First responders go from Camp Fire to home for the holidays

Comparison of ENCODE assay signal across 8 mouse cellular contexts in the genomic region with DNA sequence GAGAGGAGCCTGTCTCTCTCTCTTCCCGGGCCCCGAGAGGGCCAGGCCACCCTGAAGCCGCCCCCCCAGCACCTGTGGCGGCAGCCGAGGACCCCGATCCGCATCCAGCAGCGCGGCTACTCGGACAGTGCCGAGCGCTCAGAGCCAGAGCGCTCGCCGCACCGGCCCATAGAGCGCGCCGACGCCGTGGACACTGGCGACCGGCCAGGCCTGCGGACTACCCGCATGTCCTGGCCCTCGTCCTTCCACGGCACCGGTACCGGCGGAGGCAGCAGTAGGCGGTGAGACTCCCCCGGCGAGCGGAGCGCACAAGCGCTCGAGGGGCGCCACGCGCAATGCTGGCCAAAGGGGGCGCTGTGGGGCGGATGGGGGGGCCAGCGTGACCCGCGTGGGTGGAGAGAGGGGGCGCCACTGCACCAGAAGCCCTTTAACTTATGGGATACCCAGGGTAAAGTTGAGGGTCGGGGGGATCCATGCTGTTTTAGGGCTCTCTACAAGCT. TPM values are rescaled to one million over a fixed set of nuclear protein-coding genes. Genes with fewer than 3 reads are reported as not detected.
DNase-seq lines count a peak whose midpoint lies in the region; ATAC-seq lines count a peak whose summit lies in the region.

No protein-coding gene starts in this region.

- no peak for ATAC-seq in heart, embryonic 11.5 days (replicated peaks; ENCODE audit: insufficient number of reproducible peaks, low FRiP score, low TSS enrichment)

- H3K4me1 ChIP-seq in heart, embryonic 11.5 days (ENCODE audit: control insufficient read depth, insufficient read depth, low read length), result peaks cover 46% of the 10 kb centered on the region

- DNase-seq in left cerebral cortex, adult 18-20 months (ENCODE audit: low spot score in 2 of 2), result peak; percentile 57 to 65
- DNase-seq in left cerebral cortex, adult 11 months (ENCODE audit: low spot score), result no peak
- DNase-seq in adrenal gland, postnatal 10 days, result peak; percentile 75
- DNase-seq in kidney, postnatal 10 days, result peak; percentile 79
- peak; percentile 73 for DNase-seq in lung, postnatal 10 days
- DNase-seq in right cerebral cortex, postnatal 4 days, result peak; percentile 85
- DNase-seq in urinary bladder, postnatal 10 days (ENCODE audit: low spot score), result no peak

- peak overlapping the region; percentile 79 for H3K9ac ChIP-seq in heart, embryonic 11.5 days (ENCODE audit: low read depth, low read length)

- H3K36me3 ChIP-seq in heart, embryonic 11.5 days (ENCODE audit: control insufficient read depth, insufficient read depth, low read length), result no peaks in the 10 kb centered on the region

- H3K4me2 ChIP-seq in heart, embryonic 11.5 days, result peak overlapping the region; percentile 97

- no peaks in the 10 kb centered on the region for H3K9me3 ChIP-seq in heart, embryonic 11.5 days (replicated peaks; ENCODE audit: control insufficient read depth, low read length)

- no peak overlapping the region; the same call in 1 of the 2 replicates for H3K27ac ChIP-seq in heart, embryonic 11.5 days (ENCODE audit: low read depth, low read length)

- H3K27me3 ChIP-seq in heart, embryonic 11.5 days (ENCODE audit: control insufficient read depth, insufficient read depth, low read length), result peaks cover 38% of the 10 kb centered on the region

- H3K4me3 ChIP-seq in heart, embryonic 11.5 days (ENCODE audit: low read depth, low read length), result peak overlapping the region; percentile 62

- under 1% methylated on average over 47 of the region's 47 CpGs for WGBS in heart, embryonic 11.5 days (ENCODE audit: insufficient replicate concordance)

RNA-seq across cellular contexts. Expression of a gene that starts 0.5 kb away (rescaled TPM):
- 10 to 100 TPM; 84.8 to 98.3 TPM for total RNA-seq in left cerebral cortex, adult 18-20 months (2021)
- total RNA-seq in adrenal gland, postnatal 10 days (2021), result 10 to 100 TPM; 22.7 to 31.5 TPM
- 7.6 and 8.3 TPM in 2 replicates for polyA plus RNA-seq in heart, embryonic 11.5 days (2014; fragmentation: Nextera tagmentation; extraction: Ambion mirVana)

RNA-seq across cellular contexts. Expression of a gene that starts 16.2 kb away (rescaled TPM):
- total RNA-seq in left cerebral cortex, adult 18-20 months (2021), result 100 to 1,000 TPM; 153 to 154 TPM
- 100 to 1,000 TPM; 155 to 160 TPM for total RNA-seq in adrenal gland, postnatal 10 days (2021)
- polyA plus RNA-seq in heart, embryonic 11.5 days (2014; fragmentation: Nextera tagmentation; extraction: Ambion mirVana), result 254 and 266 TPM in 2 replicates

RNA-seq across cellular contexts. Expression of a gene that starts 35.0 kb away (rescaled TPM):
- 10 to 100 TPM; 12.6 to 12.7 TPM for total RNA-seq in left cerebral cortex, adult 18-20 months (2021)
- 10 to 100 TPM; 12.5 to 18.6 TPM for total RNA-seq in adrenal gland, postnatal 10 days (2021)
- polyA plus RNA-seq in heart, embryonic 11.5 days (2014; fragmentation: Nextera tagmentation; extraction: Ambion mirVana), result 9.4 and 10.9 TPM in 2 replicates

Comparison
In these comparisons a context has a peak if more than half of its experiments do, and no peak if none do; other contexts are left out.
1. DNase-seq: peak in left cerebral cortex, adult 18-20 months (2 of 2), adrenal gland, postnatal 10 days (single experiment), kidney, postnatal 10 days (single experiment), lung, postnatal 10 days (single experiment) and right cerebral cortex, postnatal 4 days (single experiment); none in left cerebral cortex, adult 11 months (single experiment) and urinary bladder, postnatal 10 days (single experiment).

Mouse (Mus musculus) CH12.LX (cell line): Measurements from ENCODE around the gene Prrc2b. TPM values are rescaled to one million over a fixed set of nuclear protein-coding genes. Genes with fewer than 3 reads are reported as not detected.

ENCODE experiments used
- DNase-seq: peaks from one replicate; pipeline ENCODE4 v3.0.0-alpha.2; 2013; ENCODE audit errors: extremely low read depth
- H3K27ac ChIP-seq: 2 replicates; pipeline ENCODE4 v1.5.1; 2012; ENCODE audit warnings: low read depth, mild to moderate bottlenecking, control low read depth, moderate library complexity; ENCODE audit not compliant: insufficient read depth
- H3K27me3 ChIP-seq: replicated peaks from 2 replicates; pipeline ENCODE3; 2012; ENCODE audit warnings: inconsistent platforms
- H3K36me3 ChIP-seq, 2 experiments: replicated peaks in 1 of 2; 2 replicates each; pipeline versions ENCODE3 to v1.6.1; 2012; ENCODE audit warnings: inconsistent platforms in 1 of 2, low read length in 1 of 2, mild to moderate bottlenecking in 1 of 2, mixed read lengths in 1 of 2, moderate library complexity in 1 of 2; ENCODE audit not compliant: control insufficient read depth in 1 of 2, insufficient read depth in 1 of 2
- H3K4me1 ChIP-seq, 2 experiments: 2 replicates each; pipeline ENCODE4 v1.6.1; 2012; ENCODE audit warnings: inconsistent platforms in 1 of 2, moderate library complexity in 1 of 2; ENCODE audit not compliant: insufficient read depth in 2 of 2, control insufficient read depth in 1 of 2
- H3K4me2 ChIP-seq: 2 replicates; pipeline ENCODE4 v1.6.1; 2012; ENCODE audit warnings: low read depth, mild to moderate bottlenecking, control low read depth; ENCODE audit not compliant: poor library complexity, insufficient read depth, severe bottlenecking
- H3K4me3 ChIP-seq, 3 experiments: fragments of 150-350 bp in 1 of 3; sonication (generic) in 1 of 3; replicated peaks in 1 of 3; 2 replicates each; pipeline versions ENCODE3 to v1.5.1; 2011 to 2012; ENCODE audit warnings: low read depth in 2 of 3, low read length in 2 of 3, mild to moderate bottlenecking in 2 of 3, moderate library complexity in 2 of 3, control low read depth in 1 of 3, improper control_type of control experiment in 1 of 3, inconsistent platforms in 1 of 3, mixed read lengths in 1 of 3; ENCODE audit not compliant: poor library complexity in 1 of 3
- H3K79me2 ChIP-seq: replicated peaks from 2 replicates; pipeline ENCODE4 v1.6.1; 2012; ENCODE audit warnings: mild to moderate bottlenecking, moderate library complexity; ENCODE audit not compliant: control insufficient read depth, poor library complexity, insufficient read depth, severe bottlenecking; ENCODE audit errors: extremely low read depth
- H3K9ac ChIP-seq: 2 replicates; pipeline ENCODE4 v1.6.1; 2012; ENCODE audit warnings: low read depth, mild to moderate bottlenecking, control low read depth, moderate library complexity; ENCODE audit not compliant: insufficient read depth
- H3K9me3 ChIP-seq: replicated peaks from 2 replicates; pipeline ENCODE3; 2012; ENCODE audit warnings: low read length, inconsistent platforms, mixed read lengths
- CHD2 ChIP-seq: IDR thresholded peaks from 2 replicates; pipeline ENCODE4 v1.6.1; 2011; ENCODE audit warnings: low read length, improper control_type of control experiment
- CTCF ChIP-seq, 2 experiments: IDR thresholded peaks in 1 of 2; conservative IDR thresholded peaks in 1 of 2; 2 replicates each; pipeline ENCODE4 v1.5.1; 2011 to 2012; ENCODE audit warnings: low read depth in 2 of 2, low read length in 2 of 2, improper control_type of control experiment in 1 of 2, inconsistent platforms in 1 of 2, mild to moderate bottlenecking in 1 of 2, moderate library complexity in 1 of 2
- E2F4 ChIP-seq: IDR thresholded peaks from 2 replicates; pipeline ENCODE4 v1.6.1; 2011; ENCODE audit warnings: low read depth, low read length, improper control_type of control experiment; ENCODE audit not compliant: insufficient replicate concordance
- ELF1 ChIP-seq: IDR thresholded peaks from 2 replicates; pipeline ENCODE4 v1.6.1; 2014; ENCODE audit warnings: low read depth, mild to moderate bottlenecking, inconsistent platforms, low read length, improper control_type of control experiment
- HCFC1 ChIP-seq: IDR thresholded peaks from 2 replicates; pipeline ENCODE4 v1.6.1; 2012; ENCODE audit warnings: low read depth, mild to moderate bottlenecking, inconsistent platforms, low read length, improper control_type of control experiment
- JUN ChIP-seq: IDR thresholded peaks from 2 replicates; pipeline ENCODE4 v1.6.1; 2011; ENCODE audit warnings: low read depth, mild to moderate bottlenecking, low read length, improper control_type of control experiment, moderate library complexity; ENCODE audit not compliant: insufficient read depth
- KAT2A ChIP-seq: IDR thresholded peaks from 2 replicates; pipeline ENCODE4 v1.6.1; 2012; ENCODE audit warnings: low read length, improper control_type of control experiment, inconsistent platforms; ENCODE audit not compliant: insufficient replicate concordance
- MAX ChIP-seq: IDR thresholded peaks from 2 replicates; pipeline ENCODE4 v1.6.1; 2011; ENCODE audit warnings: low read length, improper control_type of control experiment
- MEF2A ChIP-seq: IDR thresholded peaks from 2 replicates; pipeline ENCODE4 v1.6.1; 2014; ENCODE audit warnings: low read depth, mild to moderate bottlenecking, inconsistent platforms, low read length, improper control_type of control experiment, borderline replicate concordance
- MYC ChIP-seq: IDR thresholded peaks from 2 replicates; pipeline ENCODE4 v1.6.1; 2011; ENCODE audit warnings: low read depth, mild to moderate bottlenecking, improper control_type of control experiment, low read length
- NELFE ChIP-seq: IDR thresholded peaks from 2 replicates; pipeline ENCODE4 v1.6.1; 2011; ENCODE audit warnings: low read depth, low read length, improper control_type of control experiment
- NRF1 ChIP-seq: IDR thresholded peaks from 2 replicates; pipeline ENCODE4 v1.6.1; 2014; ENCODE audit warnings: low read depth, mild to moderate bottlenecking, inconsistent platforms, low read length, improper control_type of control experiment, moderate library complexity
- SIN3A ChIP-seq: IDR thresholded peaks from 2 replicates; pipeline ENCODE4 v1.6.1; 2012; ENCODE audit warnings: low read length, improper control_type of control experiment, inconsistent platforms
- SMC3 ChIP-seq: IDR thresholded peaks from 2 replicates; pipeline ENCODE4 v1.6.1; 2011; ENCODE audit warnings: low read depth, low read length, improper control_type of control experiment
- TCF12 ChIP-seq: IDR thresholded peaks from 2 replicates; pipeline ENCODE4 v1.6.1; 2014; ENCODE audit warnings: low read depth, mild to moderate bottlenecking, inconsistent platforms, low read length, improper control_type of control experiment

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was offering free N95 masks at City Hall, Winters Fire Captain Art Mendoza was on hand to speak to the Express about the fire department’s situation and his personal experience as a firefighter in his 30 plus year career. In that time Mendoza has been no stranger to missing and making up family holidays. He tells the story of a Christmas he knew he’d be working far away, so he and his family lavishly celebrated together days early. However, while headed out to location, he and his team were called off. He laughs remembering how he came home to a confused, albeit overjoyed, wife and jokingly mimed how he scrambled to buy last minute gifts so his children could have his presence with presents on Christmas day. Mendoza laughs when he remembers having two Christmases that year. Mendoza says his wife prefers him to be called simply “Art” in their home. Smiling wide he says, “She tells the crews — you know, off-duty firefighters — ‘You’re not working at this  barbecue. He’s not “Cap” or “Captain,” right now he’s Art.'” Of his profession Mendoza says, “We fight fire aggressively, we do it as a team. We set a goal and work through it, so by the end of the day we’re rewarded.” Swiping through his phone past pictures of rough, charred and burnt out wreckage, he finds the one he’s looking for. It’s a picture of filthy, exhausted and smiling firefighters, clustered together in full turnout gear and helmets. They are all tired but beaming wide behind a fire truck. Mendoza proudly brags, “That’s my crew.” He spoke of two firefighters working on the line who, having just come back from military duty, didn’t have the opportunity to be with their families for long before being called to the Camp Fire. In the last situation reports and daily updates between Mendoza and Interim Fire Chief Matt Schechla, they had agreed that the two volunteers would come home early. Mendoza would go up Saturday to retrieve them to return home to spend Thanksgiving with their families. Victor Diaz, a family man from East Sacramento, has been married 12 years to his wife Heather. He has three children: Sofia age 5, Joshua age 8, and Daniel age 12. While on deployment, Diaz missed all his children’s birthdays, family events and Christmas. He was anxious to attend their planned, but not promised, Thanksgiving in Oregon with his wife’s family. There his children could play with his in-laws, ride horses and their families could be near and, at last, whole. Diaz came home early September after being deployed for almost 400 days. He started working for CAL FIRE and according to Captain Mendoza was laid off early in November. He then signed on to volunteer for the Winters Fire Department on Wednesday, Nov. 7. Diaz left for Butte County early that Thursday as part of Schechla’s strike team. The team supported the initial attack on the Camp Fire which had erupted early that morning. Cheyne Baumgart has been with his wife Alyssa for seven years, as long as he’s been a firefighter in the United States Air Force. He is a new and first time father to his daughter Lillian, a full-time firefighter in Woodbridge and a volunteer for Winters Fire Department. After 190 days deployed with the Air Force, Baumgart came home in late October. He started with Winters Fire on Thursday, Nov. 8, and followed Diaz to Butte County with Captain Lopez’s team the next day. He aided in fire suppression and the wide evacuation efforts. Wind speeds had approached 50 miles per hour and spurred the overnight 20,000-acre conflagration to an overwhelming 100,000 acres in a matter of hours. This rapid increase prevented residents from Concow, Paradise and other communities to be fully evacuated before the wildfire arrived. This was Baumgart’s first shift in Winters, and he was on duty to cover the city while Cal OES engines and Schechla’s strike team moved to location. “Our first priority is obviously the city of Winters and so we send out OES and we can help, we are always able to do that, but people still gotta come back and watch this place, too,” said Baumgart. The first responders that stay local are still on duty to maintain peace, safety and put out the odd deep-fried turkey fire. Those that remained, although closer to home, were still far away from their families. “It’s all about percentages right? Well, we were sending anywhere from five to six officers per week up there for 16 hours per shift — a two hour drive up, a 12 hour shift [there] and two hours back down,” said Winters Police Chief John Miller. He added, “Over Thanksgiving it was Sgt. Ramirez and Cpl. Brown, but throughout the entire week it was pretty much most of our staff. Gordon and Barajas went up on the first night when it was just chaos, and, yeah, literally, just got thrown right into it.” Though Cpl. Brown was not available for comment at the time of this printing, Ofc. Victor Barajas of Winters Police — on the force for almost 18 months — vividly recalls knocking on doors of Paradise homes to make sure that residents under evacuation orders where out, even while the home next door caught on fire. Barajas also remembers that while holding order at a shelter for the displaced, distressed residents were visibly calmed by his police presence and some faces were even cheered after noticing his ‘Winters Police’ patch. Diaz says of first responders. “One way or another, they have to work, Thanksgiving, Christmas, Birthdays —  they work.” When asked about families, Diaz said, “I think it’s harder for them, for the families than for us.” “Yeah,” Baumgart agreed as Diaz continued: “We get distracted. We come to work, we do what we need to do and they stay home as un-whole, so I think it’s harder for them.” Baumgart emphatically agrees. “Definitely, they pick up the slack. He (Diaz) was gone for a year. I wasn’t gone for as long. I was gone for 190 days, but still, my wife had to fill both our roles every day I was away,” he said. Diaz adds, “And when we are at work we are together, a team. There are a lot of us to help each other, but when we are away, they are the only ones. They don’t have us.” When asked about being retrieved the Saturday before Thanksgiving, Diaz said, “(Schechla) made it happen. It wasn’t a for sure thing that I was able to come home for Thanksgiving, but I think our families know that sometimes we can, and sometimes it isn’t possible. So I told my wife, ‘I’m here, I’ll ask, we’ll see what happens’ and he made it happen.” Later adding, “I was very happy to be home. We all rode horses, had fun, we all had lots of fun” says Diaz. When asked of the sacrifices to family time his duty requires, Baumgart says of his wife Alyssa, “She is understanding,” laughs Baumgart, and slowly nodding adds, “Patient.”]]>